Sneakerhead culture first began in the United States in the 1980s thanks to basketball — specifically the emergence of hip-hop music and Michael Jordan’s shoe line. Today it is a worldwide movement where people who love sneakers will spend time, money and effort expressing themselves through the soles on their feet.
One student at McMaster who embraces this lifestyle to the fullest is sneakerhead and first-year player on the McMaster men’s basketball team Jacob Edwards. Edwards has been collecting shoes for several years, and now has about 60 pairs.
“Ever since I started playing basketball I fell in love with the look of Jordans,” said Edwards.
As he grew up, every birthday and Christmas he would request Jordans and slowly but surely his passion for sneakers really began to take off.
But it was the release of the Air Jordan 11 “Gamma Blue” when he was in the ninth grade that really got him involved in the world of sneakers.
“I wanted my first real pair of retro Jordans,” said Edwards. “I went to Toronto at five in the morning even though the store opened at nine, and there was a line up of 200 plus people.”
Edwards was lucky enough to get the shoe, getting a size bigger than what he was wearing at the time so that he could still wear them today.
For Edwards, getting these Jordans was more than being in style and staying up to date with the hottest trends. They were a way to express who he was.
Attending high school St. Andrew’s College, an all-boys private school that required students to wear uniforms, his shoes were one of the ways he showed his individuality.
“Even if the majority of people don’t like a certain shoe and I do, that does not stop me from wanting to wear them,” said Edwards.
Inspired by National Basketball Association players like Russell Westbrook and Kelly Oubre Jr., he allows his style to match his personality.
After high school, Edwards was recruited to McMaster due to his top scoring ability, but due to a foot injury during a charity game at the beginning of the year, Edwards has spent his rookie season watching from the sidelines.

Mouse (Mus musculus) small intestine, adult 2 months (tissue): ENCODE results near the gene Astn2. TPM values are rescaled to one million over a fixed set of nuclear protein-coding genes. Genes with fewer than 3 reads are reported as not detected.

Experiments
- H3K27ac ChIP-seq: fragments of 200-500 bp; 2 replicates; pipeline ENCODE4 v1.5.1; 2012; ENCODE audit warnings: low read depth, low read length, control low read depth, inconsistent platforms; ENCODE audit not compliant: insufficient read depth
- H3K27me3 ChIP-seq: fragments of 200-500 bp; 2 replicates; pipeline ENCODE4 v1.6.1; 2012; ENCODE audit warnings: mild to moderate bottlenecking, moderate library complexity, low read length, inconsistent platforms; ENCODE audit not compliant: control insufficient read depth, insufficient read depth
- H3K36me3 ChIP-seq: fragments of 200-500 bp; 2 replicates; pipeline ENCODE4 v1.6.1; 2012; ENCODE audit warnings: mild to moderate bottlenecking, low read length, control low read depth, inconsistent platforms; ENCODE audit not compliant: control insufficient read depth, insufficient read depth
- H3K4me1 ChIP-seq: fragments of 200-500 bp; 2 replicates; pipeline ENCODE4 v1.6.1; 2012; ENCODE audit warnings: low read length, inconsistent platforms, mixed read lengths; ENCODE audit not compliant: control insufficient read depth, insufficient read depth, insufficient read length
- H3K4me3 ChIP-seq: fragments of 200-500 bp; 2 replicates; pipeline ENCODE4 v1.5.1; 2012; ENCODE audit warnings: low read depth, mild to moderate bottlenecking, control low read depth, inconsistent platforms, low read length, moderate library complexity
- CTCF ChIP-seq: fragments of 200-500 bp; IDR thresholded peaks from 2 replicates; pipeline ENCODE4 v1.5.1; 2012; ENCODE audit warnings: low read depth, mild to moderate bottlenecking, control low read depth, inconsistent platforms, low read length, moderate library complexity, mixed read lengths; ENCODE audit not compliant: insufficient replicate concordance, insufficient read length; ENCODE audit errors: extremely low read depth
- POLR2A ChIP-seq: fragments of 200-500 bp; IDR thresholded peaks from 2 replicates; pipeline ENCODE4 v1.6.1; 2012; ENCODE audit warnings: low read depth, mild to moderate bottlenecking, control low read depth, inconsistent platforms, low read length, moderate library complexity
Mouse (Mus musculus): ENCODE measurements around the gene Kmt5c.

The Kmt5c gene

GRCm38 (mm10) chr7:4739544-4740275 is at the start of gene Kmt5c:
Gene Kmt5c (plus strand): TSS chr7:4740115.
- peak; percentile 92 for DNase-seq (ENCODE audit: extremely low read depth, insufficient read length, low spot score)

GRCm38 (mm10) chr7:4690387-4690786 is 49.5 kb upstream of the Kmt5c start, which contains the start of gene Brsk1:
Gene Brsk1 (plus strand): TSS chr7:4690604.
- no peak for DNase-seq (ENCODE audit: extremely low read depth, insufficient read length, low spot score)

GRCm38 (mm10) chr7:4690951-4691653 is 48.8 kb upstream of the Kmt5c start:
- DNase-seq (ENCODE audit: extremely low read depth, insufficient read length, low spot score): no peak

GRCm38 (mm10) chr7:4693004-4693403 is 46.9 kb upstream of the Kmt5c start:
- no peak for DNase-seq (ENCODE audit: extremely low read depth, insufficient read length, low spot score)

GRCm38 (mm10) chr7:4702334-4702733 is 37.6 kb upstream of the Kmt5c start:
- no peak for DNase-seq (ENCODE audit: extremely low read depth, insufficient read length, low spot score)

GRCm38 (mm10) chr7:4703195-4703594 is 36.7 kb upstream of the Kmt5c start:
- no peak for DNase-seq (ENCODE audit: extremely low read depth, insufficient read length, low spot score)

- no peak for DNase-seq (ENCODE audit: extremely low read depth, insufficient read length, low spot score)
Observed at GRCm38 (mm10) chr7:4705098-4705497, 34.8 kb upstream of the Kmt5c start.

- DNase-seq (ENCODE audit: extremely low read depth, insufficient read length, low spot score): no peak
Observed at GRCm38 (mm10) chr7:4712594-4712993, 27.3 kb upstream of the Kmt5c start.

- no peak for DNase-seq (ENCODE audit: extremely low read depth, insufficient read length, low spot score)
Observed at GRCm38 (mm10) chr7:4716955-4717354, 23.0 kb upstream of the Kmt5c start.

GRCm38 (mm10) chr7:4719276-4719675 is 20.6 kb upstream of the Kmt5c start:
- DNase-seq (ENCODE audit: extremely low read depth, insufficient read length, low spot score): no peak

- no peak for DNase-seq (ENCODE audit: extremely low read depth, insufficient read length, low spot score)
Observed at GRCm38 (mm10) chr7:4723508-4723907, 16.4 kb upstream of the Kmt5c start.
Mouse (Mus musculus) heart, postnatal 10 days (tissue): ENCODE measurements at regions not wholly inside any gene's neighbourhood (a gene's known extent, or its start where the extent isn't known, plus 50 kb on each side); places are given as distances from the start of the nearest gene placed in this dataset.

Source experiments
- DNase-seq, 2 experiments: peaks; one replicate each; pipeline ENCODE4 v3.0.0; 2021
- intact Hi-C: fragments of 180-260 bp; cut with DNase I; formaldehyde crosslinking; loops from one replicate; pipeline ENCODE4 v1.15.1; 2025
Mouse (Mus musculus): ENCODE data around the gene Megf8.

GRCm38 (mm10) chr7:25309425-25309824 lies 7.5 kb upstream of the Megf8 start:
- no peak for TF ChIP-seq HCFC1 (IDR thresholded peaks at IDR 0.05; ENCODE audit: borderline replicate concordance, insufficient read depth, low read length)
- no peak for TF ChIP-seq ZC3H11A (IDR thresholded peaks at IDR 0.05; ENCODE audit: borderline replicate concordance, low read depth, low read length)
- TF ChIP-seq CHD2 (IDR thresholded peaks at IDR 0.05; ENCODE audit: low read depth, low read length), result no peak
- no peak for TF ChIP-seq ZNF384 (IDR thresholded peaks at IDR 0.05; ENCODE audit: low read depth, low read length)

“Honestly going through this whole injury has been mentally one of the hardest years of my life,” said Edwards.
“Not getting to experience any of the frosh week and first-year experience and play basketball has been really hard for me. But through it all, my mom has been by my side.”
After being in a cast for a month he was still not seeing any improvements, so he went to the hospital and it showed that the bone was still partially cracked. He was then advised to have surgery, which he underwent in December, and has been recovering well ever since.
“It’s definitely a beauty in the struggle because it’s totally changed my mentality towards basketball,” said Edwards. “I’m so hungry to get back on the court and it’s just motivated me that much more.”
Although Edwards was not able to excel on the court due to his injury, he did not let a walking boot stop him from rocking what he loves.
“My mindset was if I’m going to be on crutches and I’m going to be in a cast instead of letting the disappointment from not being able to play get to me I’m going to still do what I love by rocking sweet kicks, even if it just one shoe,” Edwards added.
Although many people do not understand the culture of the sneaker world, to Edwards it is just like any other hobby.
“Everyone has different passions, mine is collecting shoes,” said Edwards. “For me, wearing nice shoes completes the outfit.”
As Edwards gets older he is starting to see that there are more to the sneaker world than just Jordans. When he was younger he leaned towards basketball shoes, but now he appreciates the versatility of having all kinds of good shoes.
“I wanted to expand to dress shoes, Adidas and some Under Armour,” said Edwards. “True sneakerheads are versatile and can switch their game up from brand to brand.”
The sneaker culture may not be for everyone. The high costs and the crazy designs take a unique person to appreciate, but for Edwards and other sneakerheads, it is a way of life.